Languages which assign a gender to nouns present special problems when it comes to recognizing the contribution of women in the workplace, and nowhere has this been more of an issue than in France.

But, in a move that took many people by surprise, the Académie Française, the nation’s language watchdog, has declared that there is “no obstacle in principle” to the feminization of traditionally male job titles.

The major policy switch came after the 36 current academicians – all but five of whom are male – approved by “an overwhelming majority” a report prepared by two female and two male members including the only British academician, poet and literary scholar Michael Edwards.

Having previously declared that “inclusive writing” was “an aberration” which puts the French language “in mortal danger”, the academicians, who are known as The Immortals, formally opened the door to “all developments in the language aimed at recognizing the place women have in society today”.

A spirit of openness

One of the report’s authors, novelist Dominique Bona, told Le Monde newspaper: “The Académie has shown a marvellous spirit of openness. It has shown it is sensitive to the fact that women are thinking about the definition of their jobs. It will now tolerate feminizations that have long been banned.”

Only two academicians voiced opposition to adopting the report and the ease with which it was endorsed has stunned observers of the Académie which has been a bastion of tradition since its foundation in 1634 under Louis XIII.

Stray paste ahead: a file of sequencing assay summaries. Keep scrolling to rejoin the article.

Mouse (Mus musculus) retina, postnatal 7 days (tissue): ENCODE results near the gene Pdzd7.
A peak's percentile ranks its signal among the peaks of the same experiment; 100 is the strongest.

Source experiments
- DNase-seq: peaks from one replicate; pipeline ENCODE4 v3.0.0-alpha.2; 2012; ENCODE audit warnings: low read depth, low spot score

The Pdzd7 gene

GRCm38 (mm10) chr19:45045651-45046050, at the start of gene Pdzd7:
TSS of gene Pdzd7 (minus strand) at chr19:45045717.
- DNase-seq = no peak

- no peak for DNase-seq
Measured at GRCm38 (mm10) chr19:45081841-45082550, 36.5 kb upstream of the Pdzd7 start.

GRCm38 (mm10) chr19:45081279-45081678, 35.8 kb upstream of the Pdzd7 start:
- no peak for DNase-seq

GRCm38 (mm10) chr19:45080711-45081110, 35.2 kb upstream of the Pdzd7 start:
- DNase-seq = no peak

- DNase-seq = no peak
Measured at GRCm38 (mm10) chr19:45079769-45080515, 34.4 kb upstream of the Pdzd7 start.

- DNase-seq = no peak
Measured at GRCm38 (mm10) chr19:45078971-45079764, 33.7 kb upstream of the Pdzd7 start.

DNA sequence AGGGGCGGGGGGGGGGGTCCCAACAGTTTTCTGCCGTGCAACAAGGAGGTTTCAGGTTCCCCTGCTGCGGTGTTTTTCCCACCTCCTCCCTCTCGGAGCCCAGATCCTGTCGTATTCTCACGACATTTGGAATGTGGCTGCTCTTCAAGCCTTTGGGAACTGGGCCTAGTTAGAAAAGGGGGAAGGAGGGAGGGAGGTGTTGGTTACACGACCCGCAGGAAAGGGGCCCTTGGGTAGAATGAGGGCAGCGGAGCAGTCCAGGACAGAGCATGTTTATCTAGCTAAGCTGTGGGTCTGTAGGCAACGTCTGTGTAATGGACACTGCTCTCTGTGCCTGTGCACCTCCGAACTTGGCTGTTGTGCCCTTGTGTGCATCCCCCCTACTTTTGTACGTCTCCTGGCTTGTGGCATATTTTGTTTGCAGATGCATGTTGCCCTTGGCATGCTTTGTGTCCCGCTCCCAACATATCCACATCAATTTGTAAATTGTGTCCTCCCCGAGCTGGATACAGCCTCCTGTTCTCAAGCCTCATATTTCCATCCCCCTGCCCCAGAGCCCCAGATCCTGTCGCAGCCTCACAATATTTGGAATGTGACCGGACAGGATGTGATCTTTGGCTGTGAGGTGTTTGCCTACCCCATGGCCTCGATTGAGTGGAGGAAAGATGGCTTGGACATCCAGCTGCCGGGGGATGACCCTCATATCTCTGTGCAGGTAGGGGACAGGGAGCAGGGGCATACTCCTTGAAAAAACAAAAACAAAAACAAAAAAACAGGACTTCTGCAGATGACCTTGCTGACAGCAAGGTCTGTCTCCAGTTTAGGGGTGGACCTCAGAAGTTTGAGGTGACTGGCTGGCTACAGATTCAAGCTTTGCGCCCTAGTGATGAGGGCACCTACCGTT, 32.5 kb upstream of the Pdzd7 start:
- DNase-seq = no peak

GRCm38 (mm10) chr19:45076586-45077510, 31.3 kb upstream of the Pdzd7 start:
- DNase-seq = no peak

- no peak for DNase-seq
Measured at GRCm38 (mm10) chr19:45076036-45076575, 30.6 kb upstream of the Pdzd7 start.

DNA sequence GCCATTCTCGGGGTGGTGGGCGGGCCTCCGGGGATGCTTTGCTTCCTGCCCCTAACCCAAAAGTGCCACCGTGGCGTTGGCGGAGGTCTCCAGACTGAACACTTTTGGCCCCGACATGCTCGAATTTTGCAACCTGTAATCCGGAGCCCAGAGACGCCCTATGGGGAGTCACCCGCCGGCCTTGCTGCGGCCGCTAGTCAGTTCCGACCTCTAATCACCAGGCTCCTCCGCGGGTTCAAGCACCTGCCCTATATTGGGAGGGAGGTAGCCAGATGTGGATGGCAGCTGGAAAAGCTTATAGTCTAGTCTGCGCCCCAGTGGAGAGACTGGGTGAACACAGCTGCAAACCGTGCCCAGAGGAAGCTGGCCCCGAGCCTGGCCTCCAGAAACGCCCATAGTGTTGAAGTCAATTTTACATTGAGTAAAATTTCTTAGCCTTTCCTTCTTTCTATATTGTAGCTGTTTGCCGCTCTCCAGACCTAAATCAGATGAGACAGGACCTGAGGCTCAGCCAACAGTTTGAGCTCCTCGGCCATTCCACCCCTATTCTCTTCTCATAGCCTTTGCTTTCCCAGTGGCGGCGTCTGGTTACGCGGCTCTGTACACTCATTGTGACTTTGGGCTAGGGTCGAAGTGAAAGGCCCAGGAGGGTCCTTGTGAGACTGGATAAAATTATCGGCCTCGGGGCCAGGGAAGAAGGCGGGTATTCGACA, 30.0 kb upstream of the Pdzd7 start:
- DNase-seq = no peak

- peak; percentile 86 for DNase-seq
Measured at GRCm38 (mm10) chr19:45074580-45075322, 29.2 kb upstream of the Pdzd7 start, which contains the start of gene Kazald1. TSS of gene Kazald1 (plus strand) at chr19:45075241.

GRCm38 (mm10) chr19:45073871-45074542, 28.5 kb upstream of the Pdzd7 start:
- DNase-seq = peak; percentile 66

Members of the Académie Française gather for a meeting.
Image: Wikimedia Commons

Its established view on job titles was neatly summed up by the current French Prime Minister Édouard Philippe when he said that the masculine form was actually neutral and should be applied to all job holders, regardless of their gender.

Pressure for change

The World Economic Forum’s 2018 Global Gender Gap Report 2018 found it would take another 108 years to close the gender gap. Among the causes of slow progress to equality identified in the report is unconscious gender bias, which can be underpinned by language.

Pressure for change has been growing in France. A 2017 survey found that two-thirds of French women defined themselves as feminists. Of the 24 nations surveyed, France had the fifth highest percentage declaring support for equal opportunities for women.
Image: Statista

Bona has already exercised the new linguistic freedom, describing herself as an “écrivane”, feminizing the traditional male word for author by adding a final “e”. Adapting the feminine version of some other job titles should be similarly straightforward.

But others promise to be much more difficult. For example the word “présidente” does not traditionally refer to a female president but to the wife of the country’s leader. Recently the Académie clashed with Paris Mayor Anne Hidalgo when she insisted on being called “Madame la Maire”. The Immortals said “Madame le Maire” was the correct version.